Tuesday, May 19, 2015

     Years ago, I had a good friend with whom I would enjoy lunch out occasionally. She was a very attractive mother-of-three married to a good friend of ours. We socialized frequently always enjoying each others’ company.

     One day, while we were having lunch, she said to me, “I can’t go to lunch with you anymore. As a matter of fact, I can’t see you anymore.” I gasped, putting down my speared lettuce and said, “What? What do you mean?” She said, “I can’t be around you. You intimidate me and make me feel inferior. You are always accomplishing so much, and you’re so ambitious and successful, I just can’t continue this friendship.” I was so dumbfounded, I didn’t know what to say at first, but then I said, “You are successful too. You are a long-distance runner, an accomplished dancer, a wonderful cook, a super mom of three beautiful children. You are just as accomplished as I am.” That didn’t appease her, and our friendship ended.

     Needless to say, I was stunned and very hurt. The irony was that I had always felt inferior and needy, and I accomplished things to make up for my lack of self-esteem. The very things I did to win respect and admiration were losing me friends. I told my then husband who was also shocked, but his empathy skills were less than comforting, so I muddled through my disappointment.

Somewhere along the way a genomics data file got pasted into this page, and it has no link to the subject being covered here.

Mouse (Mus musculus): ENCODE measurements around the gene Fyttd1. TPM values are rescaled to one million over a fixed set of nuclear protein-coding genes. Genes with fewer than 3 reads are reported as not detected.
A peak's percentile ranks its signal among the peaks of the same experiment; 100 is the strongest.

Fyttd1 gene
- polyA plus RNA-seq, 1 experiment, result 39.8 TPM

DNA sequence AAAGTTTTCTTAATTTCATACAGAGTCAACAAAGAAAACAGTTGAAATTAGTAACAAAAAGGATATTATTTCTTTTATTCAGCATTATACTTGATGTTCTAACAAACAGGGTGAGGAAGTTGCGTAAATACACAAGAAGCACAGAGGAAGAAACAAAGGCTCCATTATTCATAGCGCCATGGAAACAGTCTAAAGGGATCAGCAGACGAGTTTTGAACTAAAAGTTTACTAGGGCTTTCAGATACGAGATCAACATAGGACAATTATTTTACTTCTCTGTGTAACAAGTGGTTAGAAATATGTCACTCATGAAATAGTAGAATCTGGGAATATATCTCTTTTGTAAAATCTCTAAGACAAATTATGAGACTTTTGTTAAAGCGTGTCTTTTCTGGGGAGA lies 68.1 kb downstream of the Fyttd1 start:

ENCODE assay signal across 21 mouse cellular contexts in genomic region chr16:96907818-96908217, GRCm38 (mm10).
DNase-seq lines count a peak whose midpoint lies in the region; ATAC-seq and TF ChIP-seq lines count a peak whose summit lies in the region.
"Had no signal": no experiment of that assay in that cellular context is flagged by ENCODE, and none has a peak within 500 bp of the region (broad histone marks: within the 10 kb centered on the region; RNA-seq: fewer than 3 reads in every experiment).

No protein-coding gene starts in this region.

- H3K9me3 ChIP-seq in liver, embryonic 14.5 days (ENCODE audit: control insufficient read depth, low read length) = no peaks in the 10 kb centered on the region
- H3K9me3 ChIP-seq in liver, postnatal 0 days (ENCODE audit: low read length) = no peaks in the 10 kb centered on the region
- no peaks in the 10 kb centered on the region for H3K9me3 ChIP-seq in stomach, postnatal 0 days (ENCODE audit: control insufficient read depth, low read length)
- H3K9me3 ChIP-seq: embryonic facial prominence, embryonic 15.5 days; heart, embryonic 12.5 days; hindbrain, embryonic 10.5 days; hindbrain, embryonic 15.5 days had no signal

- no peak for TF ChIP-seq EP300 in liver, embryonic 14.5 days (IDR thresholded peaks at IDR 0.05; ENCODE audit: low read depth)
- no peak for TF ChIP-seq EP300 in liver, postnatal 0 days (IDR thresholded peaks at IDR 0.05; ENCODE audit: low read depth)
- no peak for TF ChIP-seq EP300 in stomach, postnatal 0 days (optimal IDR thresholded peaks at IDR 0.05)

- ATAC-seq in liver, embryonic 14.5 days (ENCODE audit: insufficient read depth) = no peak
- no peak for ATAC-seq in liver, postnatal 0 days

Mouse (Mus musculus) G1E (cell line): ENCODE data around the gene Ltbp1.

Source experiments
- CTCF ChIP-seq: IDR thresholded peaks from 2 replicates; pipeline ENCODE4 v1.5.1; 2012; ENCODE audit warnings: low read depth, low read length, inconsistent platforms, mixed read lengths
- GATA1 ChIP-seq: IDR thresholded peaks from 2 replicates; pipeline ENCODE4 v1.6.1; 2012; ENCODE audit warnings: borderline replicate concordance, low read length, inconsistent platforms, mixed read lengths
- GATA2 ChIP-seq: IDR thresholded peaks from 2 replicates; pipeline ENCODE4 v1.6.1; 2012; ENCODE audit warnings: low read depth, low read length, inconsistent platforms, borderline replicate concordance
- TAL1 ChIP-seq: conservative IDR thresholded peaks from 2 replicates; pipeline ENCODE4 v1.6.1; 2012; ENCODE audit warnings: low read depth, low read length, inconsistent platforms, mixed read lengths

Years later, after I was divorced and dating a man with whom I was mistakenly infatuated, I ran into this former friend and her husband. They were dancing together at a local upscale restaurant where my “mistake” and I were enjoying the one date we had outside of Denny’s and Big Boy. He was all dressed up in a sport coat that night, and I was wearing my sexiest mini-dress and stilettos. When I saw my former friend and her husband across the dance floor, I waved, and we danced over their way. I introduced everyone, and hugged them both hello. “Mistake” decided on the spot to change partners, so I had a brief dance with my friend’s husband. He was very attractive, although not my type, and I always liked him. We hadn’t danced more than a couple of minutes when he hugged me close and said, “I’ve always loved you, you know.” I thought he must have had too much to drink, as they were celebrating their 25th anniversary. I kidded him saying, “I love you, too, handsome.” And then it dawned on me. This was the reason I could no longer be her friend. It wasn’t me; it was him. Nothing I ever did intimidated her except flirt harmlessly with her husband. Hmm. Guess “harmless” was not the word she would have used. There is always an explanation.